Another option is Dynamic Frequency Selection (DFS) technology, which involves rapidly switching frequency when interference is detected. This allows different communication systems to share the same portion of spectrum.

Another way of minimising congestion is to work out where spectrum is being underused. Earlier this year, a federal government review pointed out that much of the available bandwidth is taken up by government uses, and recommended that government agencies should look at sharing or trading their frequency allocations, allowing the same frequencies to be used for different purposes.

Commonwealth Government spectrum—10 largest users by bandwidth and spectrum accesses.
Commonwealth held spectrum review

Radar systems, such as weather and military radars, make up a significant proportion of this government bandwidth usage. But these frequency bands are also attractive for mobile telecommunications, as they offer high data rates, reliable services and equipment compatibility.

That is why private telecommunications providers are now eyeing off these parts of the radio frequency spectrum. It’s easy to see why this is a contentious proposition. The Department of Defence recently acquired a naval radar system that operates in spectrum allocated to urban mobile telecommunications. To avoid interference, the Navy does not operate these radars near urban centres.

Clearing the logjam

For the past decade, ACMA has dealt with these competing demands through its annual Five Year Spectrum Outlook. Its latest outlook proposed moving regional internet providers onto frequencies used by weather radars, so as to free up parts of the spectrum for future 5G mobile communications.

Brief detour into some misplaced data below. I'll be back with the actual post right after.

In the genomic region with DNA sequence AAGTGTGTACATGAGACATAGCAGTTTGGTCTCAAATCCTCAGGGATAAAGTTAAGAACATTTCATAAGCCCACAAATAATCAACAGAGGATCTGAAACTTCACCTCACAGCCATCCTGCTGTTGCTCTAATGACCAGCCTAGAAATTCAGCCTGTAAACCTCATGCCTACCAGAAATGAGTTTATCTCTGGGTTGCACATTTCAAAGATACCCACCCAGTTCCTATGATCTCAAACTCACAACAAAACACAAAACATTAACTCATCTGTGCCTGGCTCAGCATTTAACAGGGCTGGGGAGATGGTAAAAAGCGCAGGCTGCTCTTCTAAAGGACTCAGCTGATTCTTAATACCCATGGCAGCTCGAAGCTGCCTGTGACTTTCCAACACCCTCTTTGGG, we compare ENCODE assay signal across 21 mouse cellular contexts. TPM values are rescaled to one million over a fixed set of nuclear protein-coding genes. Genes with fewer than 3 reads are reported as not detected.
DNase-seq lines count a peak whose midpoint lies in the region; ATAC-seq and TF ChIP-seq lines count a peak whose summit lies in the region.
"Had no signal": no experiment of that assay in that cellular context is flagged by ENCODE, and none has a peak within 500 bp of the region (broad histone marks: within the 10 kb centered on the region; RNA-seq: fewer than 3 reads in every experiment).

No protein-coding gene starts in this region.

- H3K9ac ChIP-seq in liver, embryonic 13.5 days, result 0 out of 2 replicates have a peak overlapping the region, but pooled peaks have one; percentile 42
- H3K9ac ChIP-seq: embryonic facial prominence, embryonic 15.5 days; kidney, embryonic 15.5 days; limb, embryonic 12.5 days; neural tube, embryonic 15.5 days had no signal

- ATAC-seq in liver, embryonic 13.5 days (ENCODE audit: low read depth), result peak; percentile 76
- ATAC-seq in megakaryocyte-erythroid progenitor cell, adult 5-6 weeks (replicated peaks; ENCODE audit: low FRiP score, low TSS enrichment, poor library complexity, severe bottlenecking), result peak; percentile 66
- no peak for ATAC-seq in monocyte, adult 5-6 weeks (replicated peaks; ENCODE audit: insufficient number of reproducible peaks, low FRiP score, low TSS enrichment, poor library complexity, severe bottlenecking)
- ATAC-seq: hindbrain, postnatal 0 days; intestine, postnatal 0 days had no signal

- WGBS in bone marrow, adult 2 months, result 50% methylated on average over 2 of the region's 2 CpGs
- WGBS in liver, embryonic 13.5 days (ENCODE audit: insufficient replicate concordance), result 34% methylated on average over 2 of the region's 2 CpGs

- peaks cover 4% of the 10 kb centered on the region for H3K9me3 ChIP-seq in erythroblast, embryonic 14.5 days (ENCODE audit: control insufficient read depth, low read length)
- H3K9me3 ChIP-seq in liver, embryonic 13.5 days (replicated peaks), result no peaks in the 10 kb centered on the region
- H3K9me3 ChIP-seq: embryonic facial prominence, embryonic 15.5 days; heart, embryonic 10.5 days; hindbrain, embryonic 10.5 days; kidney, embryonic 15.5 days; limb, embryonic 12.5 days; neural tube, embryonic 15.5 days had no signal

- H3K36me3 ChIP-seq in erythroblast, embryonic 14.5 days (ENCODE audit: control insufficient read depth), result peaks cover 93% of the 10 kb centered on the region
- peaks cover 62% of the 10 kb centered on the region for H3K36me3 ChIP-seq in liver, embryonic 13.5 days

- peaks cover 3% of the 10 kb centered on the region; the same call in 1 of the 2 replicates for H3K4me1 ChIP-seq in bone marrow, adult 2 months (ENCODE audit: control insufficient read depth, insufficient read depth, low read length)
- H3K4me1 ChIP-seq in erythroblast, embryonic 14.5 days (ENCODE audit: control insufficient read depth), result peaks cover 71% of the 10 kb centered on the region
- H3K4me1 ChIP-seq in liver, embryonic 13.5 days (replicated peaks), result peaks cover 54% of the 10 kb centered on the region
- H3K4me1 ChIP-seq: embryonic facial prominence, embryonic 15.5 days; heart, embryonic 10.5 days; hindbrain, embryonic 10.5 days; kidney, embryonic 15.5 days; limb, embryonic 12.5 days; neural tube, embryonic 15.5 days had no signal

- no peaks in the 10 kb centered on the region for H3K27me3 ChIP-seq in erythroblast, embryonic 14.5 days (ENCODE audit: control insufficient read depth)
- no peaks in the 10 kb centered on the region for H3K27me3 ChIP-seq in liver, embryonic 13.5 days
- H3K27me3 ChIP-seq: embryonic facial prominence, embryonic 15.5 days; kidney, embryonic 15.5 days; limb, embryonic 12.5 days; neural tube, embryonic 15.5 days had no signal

The technical issues surrounding this proposition are far from simple. Signals could interfere with one another not just directly, but also via “leakage” into adjacent parts of the spectrum. At stake is the provision of accurate weather information, and this is not an issue we should take lightly.

Indicative spectrum availability in the 5.6 GHz band for existing 3.6 GHz band P-MP licences—assuming 60 km frequency reuse distance.
From ACMA discussion paper on sharing proposal in 5.6GHz band

The ACMA proposal identifies options to physically separate telecommunications equipment from weather radar sites that use the same frequency. Nominally a 40km distance would provide “line of sight” separation, but in reality terrain and other criteria may demand a greater distance.

Hence there may be a prospect of interference even under a limited regime. The government is facing a tricky balancing act in freeing up enough space for a robust 5G network while not hampering weather data in the process.

ACMA has dealt with decisions like this before, but arguably never one as important as this. This is a pivotal moment, both for the accuracy of our weather information and the future of our telecommunications network.The Conversation

Andrew Dowse, Director, Defence Research and Engagement, Edith Cowan University

This article is republished from The Conversation under a Creative Commons license. Read the original article.